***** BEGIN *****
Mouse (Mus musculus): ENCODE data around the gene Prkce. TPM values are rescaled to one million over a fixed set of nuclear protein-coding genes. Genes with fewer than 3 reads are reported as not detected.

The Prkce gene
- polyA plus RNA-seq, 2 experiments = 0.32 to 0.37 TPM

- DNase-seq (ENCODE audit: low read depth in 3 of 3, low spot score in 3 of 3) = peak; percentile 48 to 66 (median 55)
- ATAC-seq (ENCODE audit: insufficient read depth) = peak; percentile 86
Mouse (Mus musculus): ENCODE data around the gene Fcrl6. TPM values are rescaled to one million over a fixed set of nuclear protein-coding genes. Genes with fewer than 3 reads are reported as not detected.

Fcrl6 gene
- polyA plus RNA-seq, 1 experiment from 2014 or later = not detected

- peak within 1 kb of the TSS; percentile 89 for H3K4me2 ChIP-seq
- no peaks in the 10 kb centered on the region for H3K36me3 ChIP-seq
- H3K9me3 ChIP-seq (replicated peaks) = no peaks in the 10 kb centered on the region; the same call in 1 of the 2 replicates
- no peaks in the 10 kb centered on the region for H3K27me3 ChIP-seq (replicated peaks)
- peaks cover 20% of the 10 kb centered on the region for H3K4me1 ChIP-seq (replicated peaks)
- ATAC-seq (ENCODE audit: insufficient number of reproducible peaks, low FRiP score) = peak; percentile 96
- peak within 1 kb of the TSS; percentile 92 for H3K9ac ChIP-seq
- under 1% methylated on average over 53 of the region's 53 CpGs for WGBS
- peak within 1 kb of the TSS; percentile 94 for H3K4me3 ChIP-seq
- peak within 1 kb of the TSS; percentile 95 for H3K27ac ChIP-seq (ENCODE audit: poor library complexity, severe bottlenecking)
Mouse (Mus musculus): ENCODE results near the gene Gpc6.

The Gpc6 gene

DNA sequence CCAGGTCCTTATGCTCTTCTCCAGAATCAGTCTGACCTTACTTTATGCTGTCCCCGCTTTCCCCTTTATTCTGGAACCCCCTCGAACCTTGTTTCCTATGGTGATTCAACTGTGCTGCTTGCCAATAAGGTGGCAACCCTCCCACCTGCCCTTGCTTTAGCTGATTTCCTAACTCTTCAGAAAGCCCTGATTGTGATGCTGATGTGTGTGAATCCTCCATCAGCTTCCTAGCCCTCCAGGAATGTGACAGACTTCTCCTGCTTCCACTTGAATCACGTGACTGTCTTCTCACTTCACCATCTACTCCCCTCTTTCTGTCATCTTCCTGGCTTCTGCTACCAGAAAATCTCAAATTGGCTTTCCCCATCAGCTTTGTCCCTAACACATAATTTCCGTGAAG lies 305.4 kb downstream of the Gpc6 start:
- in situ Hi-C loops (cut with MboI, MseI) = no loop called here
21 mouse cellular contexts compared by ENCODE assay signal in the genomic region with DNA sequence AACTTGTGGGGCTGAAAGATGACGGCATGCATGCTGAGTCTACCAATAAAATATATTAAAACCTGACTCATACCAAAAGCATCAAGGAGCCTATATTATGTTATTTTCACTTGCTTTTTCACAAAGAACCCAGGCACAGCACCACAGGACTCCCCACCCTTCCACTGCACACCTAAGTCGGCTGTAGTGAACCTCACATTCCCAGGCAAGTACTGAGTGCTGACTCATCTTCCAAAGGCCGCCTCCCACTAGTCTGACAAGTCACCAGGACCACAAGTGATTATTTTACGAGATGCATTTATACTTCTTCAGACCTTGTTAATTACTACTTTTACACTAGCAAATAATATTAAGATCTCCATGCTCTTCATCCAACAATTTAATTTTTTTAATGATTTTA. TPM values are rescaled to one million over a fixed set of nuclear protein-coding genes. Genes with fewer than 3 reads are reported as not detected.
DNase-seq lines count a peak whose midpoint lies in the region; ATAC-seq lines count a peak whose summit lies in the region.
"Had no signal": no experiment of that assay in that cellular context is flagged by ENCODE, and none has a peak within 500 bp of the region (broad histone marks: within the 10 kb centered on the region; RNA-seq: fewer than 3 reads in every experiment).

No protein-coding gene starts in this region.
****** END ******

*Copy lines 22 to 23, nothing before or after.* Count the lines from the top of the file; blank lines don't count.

- in situ Hi-C loops (cut with MboI, MseI) = no loop called here
21 mouse cellular contexts compared by ENCODE assay signal in the genomic region with DNA sequence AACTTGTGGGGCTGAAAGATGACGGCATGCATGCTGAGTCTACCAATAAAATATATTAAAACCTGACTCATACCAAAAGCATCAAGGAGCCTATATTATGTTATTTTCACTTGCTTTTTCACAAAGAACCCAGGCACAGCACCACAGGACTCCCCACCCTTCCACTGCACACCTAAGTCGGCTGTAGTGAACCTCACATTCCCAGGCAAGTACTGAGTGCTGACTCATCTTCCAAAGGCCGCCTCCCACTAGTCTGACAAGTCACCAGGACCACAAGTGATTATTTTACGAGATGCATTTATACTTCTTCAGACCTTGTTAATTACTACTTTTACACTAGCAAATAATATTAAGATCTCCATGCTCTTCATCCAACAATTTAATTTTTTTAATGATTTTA. TPM values are rescaled to one million over a fixed set of nuclear protein-coding genes. Genes with fewer than 3 reads are reported as not detected.